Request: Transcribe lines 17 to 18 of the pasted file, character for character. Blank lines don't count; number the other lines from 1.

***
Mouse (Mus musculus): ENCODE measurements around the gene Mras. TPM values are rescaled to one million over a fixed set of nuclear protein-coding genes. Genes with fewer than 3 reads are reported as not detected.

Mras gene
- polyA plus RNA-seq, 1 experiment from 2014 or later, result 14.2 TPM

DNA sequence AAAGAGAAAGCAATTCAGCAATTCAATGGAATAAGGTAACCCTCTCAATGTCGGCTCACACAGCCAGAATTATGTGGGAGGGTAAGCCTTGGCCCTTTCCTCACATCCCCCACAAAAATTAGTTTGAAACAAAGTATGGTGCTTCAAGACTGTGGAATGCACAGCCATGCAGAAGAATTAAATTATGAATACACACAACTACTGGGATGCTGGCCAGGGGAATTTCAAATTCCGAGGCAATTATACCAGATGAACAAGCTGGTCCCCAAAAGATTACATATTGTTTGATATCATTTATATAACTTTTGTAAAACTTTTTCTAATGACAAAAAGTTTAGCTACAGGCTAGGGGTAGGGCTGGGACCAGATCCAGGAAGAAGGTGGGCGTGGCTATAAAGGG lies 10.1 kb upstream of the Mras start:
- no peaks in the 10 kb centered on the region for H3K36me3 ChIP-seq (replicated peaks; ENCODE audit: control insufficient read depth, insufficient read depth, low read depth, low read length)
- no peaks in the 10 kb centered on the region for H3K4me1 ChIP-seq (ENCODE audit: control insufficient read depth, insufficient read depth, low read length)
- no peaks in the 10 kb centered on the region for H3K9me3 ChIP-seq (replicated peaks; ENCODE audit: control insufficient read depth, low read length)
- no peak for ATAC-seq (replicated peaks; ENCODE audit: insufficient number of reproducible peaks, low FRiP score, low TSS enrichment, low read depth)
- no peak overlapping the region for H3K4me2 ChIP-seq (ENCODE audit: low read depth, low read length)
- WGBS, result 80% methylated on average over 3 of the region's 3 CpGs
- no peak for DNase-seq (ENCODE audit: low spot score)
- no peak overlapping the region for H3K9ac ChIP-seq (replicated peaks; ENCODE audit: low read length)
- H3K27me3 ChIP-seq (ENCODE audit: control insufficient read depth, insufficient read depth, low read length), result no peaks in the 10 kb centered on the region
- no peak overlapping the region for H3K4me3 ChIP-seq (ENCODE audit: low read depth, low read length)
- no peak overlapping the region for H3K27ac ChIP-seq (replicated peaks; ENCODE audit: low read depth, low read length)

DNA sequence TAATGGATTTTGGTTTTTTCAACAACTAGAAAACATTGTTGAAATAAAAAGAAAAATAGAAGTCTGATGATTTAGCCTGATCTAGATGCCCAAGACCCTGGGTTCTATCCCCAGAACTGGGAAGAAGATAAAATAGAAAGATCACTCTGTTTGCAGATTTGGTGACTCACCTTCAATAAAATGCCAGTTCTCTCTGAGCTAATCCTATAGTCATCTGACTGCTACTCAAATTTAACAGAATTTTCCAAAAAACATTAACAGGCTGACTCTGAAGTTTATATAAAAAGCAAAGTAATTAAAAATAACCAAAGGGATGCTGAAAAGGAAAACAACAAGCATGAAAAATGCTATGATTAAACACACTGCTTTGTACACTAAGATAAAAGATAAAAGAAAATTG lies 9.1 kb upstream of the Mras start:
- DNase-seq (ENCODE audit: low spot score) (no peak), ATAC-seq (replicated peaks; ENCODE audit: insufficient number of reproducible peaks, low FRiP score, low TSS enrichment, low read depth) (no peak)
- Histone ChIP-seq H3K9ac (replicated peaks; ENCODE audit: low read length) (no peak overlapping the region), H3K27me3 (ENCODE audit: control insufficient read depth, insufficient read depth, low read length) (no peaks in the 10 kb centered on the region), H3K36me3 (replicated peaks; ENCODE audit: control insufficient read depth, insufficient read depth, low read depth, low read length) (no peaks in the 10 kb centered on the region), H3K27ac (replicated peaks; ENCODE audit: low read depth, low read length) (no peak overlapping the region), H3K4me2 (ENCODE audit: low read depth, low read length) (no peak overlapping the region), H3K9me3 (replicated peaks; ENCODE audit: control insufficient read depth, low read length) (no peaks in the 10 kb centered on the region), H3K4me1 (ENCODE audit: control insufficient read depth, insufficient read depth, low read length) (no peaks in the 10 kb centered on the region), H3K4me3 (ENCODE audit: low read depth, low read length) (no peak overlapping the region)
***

- DNase-seq (ENCODE audit: low spot score) (no peak), ATAC-seq (replicated peaks; ENCODE audit: insufficient number of reproducible peaks, low FRiP score, low TSS enrichment, low read depth) (no peak)
- Histone ChIP-seq H3K9ac (replicated peaks; ENCODE audit: low read length) (no peak overlapping the region), H3K27me3 (ENCODE audit: control insufficient read depth, insufficient read depth, low read length) (no peaks in the 10 kb centered on the region), H3K36me3 (replicated peaks; ENCODE audit: control insufficient read depth, insufficient read depth, low read depth, low read length) (no peaks in the 10 kb centered on the region), H3K27ac (replicated peaks; ENCODE audit: low read depth, low read length) (no peak overlapping the region), H3K4me2 (ENCODE audit: low read depth, low read length) (no peak overlapping the region), H3K9me3 (replicated peaks; ENCODE audit: control insufficient read depth, low read length) (no peaks in the 10 kb centered on the region), H3K4me1 (ENCODE audit: control insufficient read depth, insufficient read depth, low read length) (no peaks in the 10 kb centered on the region), H3K4me3 (ENCODE audit: low read depth, low read length) (no peak overlapping the region)